This research draws attention to the potentially harmful impact of restrictions on independent work for vulnerable individuals—those who have recently faced unemployment, income losses, or deterioration of assets. The DOL rule could eliminate work opportunities for these individuals and thereby worsen their economic standing, especially as a potential recession—which may increase unemployment—is looming.

Fewer Options for the Majority of Workers Who Prefer Independent Contracts

One way to evaluate whether independent workers would be better off with the DOL rule is to investigate their preferences. Would most independent contractors prefer to be reclassified as employees?

At least 14 surveys provide evidence of an overwhelming consensus: most independent contractors would like to keep their nontraditional work arrangements. This is because most independent workers choose those types of work arrangements because such arrangements afford them more flexibility.

In the 2017 version of the Contingent and Alternative Employment Arrangements survey, the US Bureau of Labor Statistics reports that 79 percent of independent contractors preferred their arrangement over a traditional job and fewer than 1 in 10 independent contractors would prefer a traditional work arrangement instead. The individuals surveyed were workers who indicated that independent contracting was their primary source of income.

Upwork’s 2021 “Freelance Forward” survey finds that 72 percent of individuals engaged in independent work do so because of the increased flexibility of their work. In particular, 74 percent indicate that independent work gives them the flexibility to be more available as a caregiver for their family, and 67 percent say it gives them flexibility to address personal mental or physical health needs.

In the 2019 version of the survey, approximately 46 percent of independent workers state that independent work gives them the flexibility they need because they are unable to work for a traditional company owing to personal circumstances (health issues or family obligations). According to the survey, the proportion of workers who are parents and caregivers is higher for independent workers (46 percent) than for US workers overall (38 percent).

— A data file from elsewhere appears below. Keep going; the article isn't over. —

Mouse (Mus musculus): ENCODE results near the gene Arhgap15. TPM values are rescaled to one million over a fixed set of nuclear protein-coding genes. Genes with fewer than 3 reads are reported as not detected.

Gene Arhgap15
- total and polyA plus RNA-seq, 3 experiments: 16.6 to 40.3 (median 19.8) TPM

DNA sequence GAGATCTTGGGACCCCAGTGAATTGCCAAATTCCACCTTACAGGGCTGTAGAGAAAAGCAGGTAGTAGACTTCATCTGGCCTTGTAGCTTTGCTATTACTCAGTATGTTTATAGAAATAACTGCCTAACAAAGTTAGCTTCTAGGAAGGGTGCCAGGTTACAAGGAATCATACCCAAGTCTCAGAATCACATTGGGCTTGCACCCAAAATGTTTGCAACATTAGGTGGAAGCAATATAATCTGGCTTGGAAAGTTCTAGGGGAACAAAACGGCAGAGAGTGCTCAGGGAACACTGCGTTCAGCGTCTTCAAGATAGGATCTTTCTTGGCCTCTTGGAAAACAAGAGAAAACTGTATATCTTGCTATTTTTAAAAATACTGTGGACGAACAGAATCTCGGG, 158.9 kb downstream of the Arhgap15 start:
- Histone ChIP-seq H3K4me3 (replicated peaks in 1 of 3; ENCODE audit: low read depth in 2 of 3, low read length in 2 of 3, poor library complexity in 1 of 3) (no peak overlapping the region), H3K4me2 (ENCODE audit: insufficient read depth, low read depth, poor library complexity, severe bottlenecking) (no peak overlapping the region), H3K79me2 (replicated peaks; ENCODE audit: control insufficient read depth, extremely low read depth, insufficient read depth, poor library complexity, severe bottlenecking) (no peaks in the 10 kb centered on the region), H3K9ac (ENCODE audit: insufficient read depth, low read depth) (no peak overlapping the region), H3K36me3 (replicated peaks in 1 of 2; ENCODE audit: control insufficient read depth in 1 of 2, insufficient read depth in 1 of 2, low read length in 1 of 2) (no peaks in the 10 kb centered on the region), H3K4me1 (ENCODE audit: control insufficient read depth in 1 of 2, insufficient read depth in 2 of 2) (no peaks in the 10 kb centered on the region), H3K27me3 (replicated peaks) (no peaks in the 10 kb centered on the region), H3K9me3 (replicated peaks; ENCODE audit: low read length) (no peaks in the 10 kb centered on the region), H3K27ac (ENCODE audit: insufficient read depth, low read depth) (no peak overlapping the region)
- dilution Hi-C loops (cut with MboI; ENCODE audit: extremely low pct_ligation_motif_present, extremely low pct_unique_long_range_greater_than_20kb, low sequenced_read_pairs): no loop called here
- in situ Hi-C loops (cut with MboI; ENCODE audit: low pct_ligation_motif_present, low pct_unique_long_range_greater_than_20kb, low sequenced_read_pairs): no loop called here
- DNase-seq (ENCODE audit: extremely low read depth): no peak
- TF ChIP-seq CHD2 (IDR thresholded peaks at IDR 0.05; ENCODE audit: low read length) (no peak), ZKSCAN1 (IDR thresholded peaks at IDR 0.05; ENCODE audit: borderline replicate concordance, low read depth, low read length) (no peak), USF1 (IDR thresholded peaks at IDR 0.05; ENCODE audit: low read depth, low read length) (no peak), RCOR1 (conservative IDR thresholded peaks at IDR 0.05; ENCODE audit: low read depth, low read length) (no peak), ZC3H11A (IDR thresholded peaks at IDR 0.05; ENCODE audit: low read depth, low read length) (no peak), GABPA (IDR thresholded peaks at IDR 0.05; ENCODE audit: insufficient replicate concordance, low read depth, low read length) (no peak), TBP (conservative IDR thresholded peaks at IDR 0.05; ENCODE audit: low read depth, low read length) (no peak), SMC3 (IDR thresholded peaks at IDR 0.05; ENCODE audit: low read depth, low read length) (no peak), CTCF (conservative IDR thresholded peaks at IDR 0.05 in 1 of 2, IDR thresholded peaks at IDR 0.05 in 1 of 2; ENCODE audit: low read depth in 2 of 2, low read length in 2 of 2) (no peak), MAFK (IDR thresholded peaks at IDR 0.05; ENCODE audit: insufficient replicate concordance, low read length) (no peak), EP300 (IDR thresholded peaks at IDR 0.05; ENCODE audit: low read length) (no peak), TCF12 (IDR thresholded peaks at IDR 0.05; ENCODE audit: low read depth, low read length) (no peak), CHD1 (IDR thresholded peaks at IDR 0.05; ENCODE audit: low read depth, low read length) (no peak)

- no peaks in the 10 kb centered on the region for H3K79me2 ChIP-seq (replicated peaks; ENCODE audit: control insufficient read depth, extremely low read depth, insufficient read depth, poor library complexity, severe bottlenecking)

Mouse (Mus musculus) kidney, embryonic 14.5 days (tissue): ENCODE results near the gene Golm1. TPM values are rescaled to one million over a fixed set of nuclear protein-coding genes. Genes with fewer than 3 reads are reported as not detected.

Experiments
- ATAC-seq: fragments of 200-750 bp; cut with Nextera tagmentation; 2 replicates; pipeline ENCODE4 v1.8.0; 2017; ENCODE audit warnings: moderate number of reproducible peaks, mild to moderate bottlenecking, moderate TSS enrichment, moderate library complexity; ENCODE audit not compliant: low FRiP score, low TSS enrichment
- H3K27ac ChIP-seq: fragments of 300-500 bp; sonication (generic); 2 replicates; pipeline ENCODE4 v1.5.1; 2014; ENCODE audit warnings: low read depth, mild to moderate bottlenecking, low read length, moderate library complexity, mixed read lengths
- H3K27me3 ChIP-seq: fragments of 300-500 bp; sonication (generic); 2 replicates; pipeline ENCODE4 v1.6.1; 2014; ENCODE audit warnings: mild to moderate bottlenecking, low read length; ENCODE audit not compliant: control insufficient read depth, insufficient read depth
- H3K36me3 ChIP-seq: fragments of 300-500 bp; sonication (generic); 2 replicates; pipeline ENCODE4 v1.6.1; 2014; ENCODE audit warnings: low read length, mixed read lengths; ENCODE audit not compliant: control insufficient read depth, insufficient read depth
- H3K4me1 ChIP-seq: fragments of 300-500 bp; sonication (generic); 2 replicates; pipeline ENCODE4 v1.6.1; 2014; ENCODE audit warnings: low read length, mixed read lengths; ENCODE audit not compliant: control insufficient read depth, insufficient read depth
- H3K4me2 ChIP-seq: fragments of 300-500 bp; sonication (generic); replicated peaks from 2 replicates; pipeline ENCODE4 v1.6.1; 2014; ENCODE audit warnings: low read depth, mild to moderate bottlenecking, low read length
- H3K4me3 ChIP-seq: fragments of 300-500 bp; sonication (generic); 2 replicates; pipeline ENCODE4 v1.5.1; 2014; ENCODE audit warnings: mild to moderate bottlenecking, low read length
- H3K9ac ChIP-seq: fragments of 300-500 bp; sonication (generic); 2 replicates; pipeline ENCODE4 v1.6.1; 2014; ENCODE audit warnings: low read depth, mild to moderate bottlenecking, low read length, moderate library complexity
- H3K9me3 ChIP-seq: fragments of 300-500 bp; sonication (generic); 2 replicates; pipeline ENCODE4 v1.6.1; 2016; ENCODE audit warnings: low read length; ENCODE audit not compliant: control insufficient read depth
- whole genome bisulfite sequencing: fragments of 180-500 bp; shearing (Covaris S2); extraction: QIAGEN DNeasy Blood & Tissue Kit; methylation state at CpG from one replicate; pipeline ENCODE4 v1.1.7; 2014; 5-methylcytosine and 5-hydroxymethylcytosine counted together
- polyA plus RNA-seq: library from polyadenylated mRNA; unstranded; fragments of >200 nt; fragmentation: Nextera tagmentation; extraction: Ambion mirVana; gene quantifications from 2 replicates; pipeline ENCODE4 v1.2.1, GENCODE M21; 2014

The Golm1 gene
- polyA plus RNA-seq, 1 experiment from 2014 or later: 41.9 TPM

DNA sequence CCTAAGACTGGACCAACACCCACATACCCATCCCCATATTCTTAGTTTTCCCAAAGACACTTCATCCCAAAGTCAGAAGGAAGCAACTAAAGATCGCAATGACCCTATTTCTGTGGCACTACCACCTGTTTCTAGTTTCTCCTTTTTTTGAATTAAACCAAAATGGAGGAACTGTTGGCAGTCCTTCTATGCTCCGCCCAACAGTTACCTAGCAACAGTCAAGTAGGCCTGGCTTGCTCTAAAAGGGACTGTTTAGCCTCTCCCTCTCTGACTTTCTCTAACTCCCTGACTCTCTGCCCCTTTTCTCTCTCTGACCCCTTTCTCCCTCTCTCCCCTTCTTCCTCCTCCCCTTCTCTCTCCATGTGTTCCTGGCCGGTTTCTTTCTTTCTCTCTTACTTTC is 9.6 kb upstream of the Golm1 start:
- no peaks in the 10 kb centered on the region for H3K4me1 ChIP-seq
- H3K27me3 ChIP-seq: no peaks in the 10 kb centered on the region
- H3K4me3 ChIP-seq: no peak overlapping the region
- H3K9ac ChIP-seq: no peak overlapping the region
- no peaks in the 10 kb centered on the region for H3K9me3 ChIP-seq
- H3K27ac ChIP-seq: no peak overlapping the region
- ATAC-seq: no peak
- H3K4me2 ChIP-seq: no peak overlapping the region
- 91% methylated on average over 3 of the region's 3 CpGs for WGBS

The results of these surveys are similar to those of an economic study that estimates the value of flexibility to UberX drivers. The study finds that drivers would require almost twice as much pay to accept the inflexibility that comes from adopting a taxi-style schedule. The study concludes that drivers would reduce their hours driving on the Uber platform by more than two-thirds if they were required to work more inflexible hours, such as those of a taxi-style schedule.

Another high-profile study, published in the Journal of Economic Perspectives in 2020, finds that among self-employed workers, “the degree of flexibility that self-employed work offers seems likely to be the main driver of relatively high levels of satisfaction.”

Overall, the preponderance of research suggests that a majority of independent contractors would prefer to keep their nontraditional job arrangements rather than enter an employment arrangement, because the former provides extensive work-schedule flexibility. This means that, given what independent contractors say about their own preferences, most of them would likely be worse off if they were forced to be classified as employees. Many do not prefer to be employees of any particular company or organization.

Even in cases where employees can negotiate more flexible job arrangements with their employers, this is not the same type of job flexibility that is inherent for many independent contractors. Independent contractors have flexibility over how much to work (flexibility in quantity of work), when to work (flexibility in scheduling), and sometimes where to work (geographic flexibility). It’s worth noting that employees with lower bargaining positions will be unable to so freely “negotiate” for one or all aspects of these job flexibilities.

Harm to Women as Independent Workers

A substantial amount of research shows that women participate in independent contracting because it allows them greater flexibility to structure their days, a benefit that is crucial for women who are the primary caregivers in their households. The new DOL rule restricts independent work opportunities and reclassifies or restructures independent work as traditional employment and could be harmful for women who are unable to accept the nonflexible work requirements of traditional employment opportunities.

Research from the JPMorgan Chase Institute indicates that, if transportation sector platforms (such as ridesharing and delivery) are omitted from the analysis, women compose a greater share of income earners on digital platforms than men do. This is corroborated by a 2017 Hyperwallet study, which reports the results of a survey of 2,000 women who use platform-economy companies: most women indicated that they participated in professional freelancing, direct selling, or service platforms (e.g., Upwork, TaskRabbit,, but only 22 percent of women indicated that they participated in ridesharing (e.g., Uber, Lyft), and only 8 percent indicated that they participated in food delivery (e.g., Postmates, Grubhub). Research suggests that there is significant variation in female participation on platforms; for example, between 2014 and 2015, 86 percent of independent workers on the platform Etsy were female, whereas only 19 percent of workers on Uber were female.